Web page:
Colleagues, what is your vision for the future of museum education? How can you be an advocate for this future? While the sky may not be falling, we must always remember that as museum educators we must educate about our work, as well as about our collections.

Public Value and Being Human: Gallery Teaching is Core to Our Mission

The other evening I had the honor of seeing Nobel Peace Prize recipient Archbishop Desmond Tutu at the Los Angeles County Museum of Art (LACMA) in conversation with Robert V. Taylor, his student and spiritual leader and author,  and the museum director, Michael Govan. The conversation centered on spiritual paths to being more human and connecting with the world and others in meaningful ways that bring about profound world change, like ending apartheid. Archbishop Tutu and Mr. Taylor stressed the importance of listening and making decisions to connect with and include others in human interactions each and everyday. It is the collective power of inclusion and care that can bring about great change in our world. Archbishop Tutu’s profound statement “I need you to make me human, and you need me to make you human,” struck me as he spoke, and has stayed with me. It is in the essence of personal interactions that we become human. As the conversation continued, I wove these two worlds—the art museum and the spiritual—together in my mind.

Photo by Harald Walker

The museum collects and displays exemplary works of art that tell myriad stories of human activity. But they themselves are not human and they do not speak. These objects are endowed with profound significance and import by the humans that discuss, interpret and make meaning around them. The personal interactions we have in the art museum explore and unlock the humanity in works of art; it is via these interactions that museum objects can help us develop empathy and imagination. That is, in our encounter with them and with each other we can become more human.

Recent events, including the J. Paul Getty Trust’s choice to make deep and shocking cuts to their museum education program and specifically to their exemplary teaching program, concerns me greatly. The choices of the Getty Trust are not alone in the increasing devaluing of teaching in our museums and society as a whole.

In his 2004 book of collected essays, Whose Muse?, Jim Cuno, currently Getty Trust CEO, writes:

“I think that by providing and preserving examples of beauty, museums foster a greater sense of caring in the world and urge their visitors to undergo a radical decentering before the work of art…. To experience beauty is … to experience an ‘unselfing,’ and all the energy we formerly put into the service of protecting, guarding, and advancing the self is then free to be in the service of something else.”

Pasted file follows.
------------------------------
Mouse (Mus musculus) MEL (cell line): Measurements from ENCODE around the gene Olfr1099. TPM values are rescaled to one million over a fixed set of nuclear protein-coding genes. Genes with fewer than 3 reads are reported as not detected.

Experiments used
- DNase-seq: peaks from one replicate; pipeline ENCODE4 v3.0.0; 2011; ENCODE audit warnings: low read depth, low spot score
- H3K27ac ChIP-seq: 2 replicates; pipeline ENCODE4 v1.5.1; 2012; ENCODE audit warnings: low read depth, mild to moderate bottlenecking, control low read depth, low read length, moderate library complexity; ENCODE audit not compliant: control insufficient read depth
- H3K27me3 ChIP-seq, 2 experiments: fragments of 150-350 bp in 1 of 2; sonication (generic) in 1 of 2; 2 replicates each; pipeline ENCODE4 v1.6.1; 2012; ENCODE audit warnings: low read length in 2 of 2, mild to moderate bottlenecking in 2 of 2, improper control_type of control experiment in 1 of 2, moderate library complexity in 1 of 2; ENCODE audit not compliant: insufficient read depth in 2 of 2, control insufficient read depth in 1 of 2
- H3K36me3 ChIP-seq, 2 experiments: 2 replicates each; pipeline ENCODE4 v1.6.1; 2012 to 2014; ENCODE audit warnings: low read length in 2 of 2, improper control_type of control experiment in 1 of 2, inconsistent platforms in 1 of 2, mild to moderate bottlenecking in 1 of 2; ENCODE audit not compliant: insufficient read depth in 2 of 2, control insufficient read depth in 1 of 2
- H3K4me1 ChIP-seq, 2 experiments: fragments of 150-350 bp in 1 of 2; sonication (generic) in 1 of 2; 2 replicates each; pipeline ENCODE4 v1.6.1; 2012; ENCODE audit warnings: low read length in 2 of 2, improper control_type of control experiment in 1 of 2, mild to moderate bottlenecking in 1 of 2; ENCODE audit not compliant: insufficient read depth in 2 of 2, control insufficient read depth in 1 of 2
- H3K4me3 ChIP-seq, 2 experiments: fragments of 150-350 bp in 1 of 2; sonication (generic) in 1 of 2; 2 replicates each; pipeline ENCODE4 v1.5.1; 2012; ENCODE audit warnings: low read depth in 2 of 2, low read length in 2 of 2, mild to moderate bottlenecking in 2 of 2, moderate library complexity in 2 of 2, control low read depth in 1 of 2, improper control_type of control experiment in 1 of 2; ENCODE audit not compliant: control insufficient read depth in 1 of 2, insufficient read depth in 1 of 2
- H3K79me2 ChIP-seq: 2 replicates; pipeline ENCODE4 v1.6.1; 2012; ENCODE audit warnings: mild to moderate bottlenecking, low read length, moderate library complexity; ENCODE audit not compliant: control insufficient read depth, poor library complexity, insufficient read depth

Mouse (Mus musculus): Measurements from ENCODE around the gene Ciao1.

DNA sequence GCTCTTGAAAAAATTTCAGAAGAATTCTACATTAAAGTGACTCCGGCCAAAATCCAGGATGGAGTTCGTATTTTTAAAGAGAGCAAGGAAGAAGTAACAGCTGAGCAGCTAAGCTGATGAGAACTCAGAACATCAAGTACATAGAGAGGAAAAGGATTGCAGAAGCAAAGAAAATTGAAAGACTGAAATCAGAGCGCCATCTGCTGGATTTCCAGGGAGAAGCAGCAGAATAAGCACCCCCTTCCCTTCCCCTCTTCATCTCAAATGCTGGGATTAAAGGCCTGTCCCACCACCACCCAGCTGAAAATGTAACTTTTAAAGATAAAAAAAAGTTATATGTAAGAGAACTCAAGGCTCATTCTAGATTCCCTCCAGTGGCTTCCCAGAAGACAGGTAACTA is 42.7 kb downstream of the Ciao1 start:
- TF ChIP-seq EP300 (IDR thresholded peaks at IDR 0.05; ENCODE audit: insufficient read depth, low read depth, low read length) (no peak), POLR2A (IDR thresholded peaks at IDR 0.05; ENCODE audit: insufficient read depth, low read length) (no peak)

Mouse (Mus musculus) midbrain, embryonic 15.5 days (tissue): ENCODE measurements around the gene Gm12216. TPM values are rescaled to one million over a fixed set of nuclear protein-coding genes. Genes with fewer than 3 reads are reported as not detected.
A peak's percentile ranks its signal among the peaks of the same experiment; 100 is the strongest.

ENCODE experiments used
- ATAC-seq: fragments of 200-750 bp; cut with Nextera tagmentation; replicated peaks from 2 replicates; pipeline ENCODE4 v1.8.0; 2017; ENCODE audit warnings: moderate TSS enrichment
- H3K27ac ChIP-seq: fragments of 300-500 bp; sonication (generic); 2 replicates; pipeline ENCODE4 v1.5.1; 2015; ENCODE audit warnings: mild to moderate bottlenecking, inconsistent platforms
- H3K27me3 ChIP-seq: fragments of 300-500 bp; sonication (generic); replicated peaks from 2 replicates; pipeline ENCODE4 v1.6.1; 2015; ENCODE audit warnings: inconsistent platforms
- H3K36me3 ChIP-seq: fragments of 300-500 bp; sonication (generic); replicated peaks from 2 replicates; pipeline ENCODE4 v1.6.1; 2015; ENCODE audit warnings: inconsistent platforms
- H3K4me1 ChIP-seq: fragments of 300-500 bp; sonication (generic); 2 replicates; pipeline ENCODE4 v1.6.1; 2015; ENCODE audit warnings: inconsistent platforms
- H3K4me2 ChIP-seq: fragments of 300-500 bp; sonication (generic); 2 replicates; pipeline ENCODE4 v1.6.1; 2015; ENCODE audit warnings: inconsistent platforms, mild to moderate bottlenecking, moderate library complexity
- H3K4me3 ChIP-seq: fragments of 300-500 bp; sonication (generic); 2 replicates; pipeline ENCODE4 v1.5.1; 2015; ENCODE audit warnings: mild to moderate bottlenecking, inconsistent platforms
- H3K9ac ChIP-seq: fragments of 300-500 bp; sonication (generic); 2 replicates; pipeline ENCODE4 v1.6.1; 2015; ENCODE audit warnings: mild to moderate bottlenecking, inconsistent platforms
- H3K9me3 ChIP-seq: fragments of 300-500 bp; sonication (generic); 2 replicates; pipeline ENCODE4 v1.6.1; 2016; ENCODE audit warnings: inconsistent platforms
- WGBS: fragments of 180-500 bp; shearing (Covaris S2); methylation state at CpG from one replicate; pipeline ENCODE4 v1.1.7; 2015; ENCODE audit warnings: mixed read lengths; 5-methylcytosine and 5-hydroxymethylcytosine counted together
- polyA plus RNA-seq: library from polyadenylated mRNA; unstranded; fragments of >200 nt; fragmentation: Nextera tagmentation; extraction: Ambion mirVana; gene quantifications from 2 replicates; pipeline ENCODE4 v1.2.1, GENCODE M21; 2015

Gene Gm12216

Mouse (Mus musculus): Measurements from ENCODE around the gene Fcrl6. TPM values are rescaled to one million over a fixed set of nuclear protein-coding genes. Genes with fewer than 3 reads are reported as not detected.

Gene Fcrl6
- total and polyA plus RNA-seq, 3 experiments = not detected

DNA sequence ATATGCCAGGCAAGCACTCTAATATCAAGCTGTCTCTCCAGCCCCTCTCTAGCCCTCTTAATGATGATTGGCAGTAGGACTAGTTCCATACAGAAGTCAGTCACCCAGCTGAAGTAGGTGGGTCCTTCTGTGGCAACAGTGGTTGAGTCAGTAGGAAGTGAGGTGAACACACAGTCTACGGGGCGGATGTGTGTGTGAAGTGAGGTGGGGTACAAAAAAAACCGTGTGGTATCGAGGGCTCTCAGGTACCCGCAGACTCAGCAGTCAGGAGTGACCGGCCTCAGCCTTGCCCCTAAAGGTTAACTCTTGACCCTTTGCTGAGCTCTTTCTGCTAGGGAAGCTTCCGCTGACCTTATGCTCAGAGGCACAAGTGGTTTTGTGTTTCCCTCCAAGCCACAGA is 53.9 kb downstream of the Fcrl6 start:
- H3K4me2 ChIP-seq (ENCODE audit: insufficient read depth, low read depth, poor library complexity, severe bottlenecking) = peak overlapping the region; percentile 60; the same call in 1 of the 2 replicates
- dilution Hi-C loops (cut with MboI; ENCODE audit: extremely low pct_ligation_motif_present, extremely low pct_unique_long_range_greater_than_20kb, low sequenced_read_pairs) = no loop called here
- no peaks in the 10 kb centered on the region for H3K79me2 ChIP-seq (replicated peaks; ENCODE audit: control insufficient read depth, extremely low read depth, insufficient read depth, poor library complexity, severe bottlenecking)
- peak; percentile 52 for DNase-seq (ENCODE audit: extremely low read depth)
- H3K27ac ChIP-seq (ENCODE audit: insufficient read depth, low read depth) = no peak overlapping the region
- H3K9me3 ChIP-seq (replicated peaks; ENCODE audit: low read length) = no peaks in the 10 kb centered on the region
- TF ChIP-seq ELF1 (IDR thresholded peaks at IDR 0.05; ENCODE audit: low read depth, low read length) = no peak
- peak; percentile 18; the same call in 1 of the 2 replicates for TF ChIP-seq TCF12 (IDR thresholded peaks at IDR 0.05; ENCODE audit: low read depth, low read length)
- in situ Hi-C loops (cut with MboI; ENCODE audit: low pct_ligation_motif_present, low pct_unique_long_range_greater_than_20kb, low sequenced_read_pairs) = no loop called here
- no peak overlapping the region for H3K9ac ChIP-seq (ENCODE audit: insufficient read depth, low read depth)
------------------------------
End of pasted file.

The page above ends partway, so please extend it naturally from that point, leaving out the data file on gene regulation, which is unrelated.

I wish to ask Mr. Cuno, exactly how do you think this process happens and how did it happen for you?

I have witnessed these moments when eyes and minds open in art museums. I am a museum educator. I teach. I believe deeply in the power and potential of works art to have profound impact on individuals and the world. But I also believe that this quality is not innate and the process is not always transparent. We learn about art and how to engage with it and the humanity of it. Many of us had families or teachers that took us to museums and talked to us about art and encouraged our curiosity. We can sometimes forget that we were not born interpreting paintings and ancient Greek vessels.

It was delightful to witness Archbishop Tutu and Mr. Taylor on stage as models for a teacher and student relationship. Their exchange demonstrated compassionate listening, deep mutual respect and personal growth. It also revealed the often subtle yet profound way teachers guide and support their students.

I am a former Getty gallery teacher. The professionalism of this position afforded me the ability to think deeply about how visitors to the museum were connecting with and appreciating works of art in the Getty collections and how to guide and support them in this process. It also afforded me a sustained daily practice and commitment to teaching. As a gallery teacher I gained more experience teaching in two or three weeks than most docents would receive in a year. I was also supported in reflecting upon and developing my teaching practice by a devoted cohort of fellow gallery teachers and other professional education staff.

I have devoted my career to facilitating moments of ‘radical decentering’ and being human with works of art because I think these experiences are important. I also believe that this doesn’t happen by accident or coincidence. I believe that the institution and the gallery teacher must value this as a goal and plan this outcome as they would any other aspect of their strategic plan.

I see many museums offering less and less training and support for teaching, caring less and less about the quality of the teaching and interactions people have in museums. When this happens, the breadth and depth of educational programs and access to these programs are compromised. In the Getty’s pre-packaged response that appeared on this blog and others, Jim Cuno claims that “this approach will not reduce our educational programs or the quality of teaching available at the Museum.” He goes on to state:

“An expanded docent teaching corps, carefully selected and expertly trained by our experienced gallery instructors, along with the development of multimedia tours, will enable us to meet our goal of 100% guided tours within the constraints of our budget.”

But what will the quality of that experience be? How will a multimedia tour unlock the humanity of works of art for diverse visitors with a variety of learning styles and prior knowledge? When the Getty staff and volunteers are given only a few months to prepare for this ‘approach,’ it is clear that teaching, visitor experience, and the relevance of the Getty collections to all audiences are not central the Getty Trust’s strategic goals.